Water levels remain high in Berkshire and there have been some reports of properties flooding, the Environment Agency said.
Caroline O'Connell said the water in Longworth Avenue was "waist high"
A flood warning remains in force for Purley, Pangbourne and Mapledurham.
Caversham, Wargrave and Shiplake also remain "at risk with some properties expected to flood". Reading's water levels have reportedly "stabilised".
The agency expects properties in Henley to flood but believes the levels may be lower than in December 2000.
A spokesman for Reading Borough Council said on Wednesday night: "Water levels have stabilised.
"They are expecting to rise tomorrow but not substantially."
Meanwhile, flood warnings remain in place for Cookham in Maidenhead, Datchet in Slough and Wraysbury.
A spokesman for the agency said: "The flood warning for the River Loddon from Winnersh [in Berkshire] to the River Thames has been downgraded to a flood watch."
On Wednesday morning, roads were flooded in the county after levels in the Thames rose by about 1ft (0.3m).
The agency believes the Thames is not likely to peak in Caversham and Reading until about midnight.
Reading Borough Council said river levels are unlikely to rise more than 1ft (0.3m), and the Kennet, Lambourn and Loddon areas are not expected to flood.
Tim Abbott, of the Environment Agency, said: "There could be flooding of some properties.
"Levels in Reading, however, are not expected to be anything like we have had in Oxfordshire.
"At the moment it is looking like any flooding will not be as bad as in 2003.
"Flood warnings have been in place in the area for a couple of days now so people should be prepared."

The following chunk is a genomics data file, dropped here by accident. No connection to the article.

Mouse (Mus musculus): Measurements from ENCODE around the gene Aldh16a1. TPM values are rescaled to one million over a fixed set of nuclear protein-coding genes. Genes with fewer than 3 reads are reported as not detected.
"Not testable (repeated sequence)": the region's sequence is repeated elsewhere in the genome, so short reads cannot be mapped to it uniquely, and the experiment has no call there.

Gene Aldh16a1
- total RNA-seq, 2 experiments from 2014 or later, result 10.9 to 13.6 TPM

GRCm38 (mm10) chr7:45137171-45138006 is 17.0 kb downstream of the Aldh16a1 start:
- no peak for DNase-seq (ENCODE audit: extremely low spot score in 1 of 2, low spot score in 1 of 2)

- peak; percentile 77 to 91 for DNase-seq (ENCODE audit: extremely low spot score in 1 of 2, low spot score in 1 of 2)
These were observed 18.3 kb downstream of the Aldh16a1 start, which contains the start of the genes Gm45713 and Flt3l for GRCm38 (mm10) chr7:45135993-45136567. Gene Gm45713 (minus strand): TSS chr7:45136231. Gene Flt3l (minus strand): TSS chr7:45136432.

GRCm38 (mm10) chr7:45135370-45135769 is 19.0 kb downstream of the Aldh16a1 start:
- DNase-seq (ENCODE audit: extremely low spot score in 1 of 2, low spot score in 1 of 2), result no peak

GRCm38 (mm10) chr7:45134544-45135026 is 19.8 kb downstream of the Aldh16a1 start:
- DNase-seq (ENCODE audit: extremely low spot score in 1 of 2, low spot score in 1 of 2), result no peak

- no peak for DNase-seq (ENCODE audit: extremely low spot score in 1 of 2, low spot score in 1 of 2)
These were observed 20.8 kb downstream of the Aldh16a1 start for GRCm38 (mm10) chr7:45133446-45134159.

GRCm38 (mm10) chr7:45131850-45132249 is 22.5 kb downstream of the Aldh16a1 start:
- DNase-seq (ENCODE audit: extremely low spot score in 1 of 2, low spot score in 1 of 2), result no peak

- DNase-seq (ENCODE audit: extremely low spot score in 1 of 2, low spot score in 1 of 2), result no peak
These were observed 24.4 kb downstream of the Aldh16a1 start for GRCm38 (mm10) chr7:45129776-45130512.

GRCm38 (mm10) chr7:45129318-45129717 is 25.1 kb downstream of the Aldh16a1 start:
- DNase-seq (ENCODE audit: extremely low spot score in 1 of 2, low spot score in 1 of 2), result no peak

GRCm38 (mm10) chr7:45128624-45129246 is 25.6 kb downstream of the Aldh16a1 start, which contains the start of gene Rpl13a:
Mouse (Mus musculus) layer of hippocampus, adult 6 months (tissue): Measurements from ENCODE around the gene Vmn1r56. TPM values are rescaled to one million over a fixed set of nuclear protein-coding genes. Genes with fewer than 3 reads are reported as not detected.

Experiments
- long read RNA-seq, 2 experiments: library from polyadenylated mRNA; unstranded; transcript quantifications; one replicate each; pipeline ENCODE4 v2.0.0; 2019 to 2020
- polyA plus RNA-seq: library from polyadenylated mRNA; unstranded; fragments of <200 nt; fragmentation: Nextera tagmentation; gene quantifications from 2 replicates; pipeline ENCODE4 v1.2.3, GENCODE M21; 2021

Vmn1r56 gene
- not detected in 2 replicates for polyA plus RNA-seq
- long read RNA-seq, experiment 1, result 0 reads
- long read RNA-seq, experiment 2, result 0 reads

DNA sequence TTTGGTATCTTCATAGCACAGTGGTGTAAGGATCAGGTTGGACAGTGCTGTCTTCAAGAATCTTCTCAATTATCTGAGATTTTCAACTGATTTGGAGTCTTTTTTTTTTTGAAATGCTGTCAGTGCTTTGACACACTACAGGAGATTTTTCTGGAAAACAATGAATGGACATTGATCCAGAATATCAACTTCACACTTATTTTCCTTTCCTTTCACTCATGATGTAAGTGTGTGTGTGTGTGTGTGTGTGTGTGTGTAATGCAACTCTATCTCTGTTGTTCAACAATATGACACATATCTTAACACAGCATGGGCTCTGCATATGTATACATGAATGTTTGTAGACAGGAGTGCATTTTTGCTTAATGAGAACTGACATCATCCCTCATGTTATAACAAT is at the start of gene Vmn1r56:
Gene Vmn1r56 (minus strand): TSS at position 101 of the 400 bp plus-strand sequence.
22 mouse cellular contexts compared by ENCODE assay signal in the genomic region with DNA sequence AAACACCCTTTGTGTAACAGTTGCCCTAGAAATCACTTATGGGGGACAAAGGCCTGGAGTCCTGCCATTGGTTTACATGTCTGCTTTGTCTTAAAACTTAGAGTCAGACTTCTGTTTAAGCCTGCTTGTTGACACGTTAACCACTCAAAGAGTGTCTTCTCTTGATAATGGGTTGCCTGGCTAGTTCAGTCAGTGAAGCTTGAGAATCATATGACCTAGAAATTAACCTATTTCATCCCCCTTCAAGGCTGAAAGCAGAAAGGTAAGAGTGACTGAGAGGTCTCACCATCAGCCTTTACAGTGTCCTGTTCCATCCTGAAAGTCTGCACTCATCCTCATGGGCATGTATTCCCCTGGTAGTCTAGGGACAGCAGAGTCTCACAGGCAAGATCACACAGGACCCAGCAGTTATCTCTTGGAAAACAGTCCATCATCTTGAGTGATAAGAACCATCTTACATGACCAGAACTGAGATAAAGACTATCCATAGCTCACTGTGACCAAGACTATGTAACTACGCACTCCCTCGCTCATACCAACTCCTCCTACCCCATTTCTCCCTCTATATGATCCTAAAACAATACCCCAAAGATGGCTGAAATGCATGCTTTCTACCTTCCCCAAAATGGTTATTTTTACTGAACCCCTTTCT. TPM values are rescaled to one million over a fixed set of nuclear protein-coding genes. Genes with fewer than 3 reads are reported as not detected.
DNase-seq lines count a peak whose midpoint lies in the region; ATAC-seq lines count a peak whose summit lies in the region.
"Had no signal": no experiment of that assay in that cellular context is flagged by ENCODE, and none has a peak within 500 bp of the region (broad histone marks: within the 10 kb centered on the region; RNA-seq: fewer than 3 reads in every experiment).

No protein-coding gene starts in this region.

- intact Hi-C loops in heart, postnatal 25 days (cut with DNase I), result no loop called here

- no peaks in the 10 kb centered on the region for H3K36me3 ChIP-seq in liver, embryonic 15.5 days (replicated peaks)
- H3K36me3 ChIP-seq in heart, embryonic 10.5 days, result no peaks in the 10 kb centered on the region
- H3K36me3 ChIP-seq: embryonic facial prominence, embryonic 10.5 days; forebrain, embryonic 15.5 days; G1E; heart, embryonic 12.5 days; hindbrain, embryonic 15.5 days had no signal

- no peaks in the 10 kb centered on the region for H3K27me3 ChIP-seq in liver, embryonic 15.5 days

Hooman Pession took this photo of the Thames Path near Reading
In Pangbourne, where 400 homes were hit by flooding at the weekend, residents were building up sandbag defences as a precaution against rising water levels.
Meanwhile, West Berkshire Council has warned its residents to beware of bogus callers following reports of people posing as "council environmental health officers" knocking on doors in the Thatcham area and asking for access to check on contamination.
Sandbags have also been stacked on the doorsteps of most low-lying houses in Purley.
Reading Borough Council said a further 8,000 sand bags had been distributed during Tuesday, bringing the total to 14,000 over the past two days.
In a statement, Reading Borough Council said: "Residents and businesses in affected areas are strongly advised to take all possible precautions against flooding now.
"It is expected that there will be disruption to travel over the next few days so plan your journey carefully and avoid all unnecessary travel in the area."
Schools in the town started their summer holidays early with most breaking up on Monday to avoid the flooding.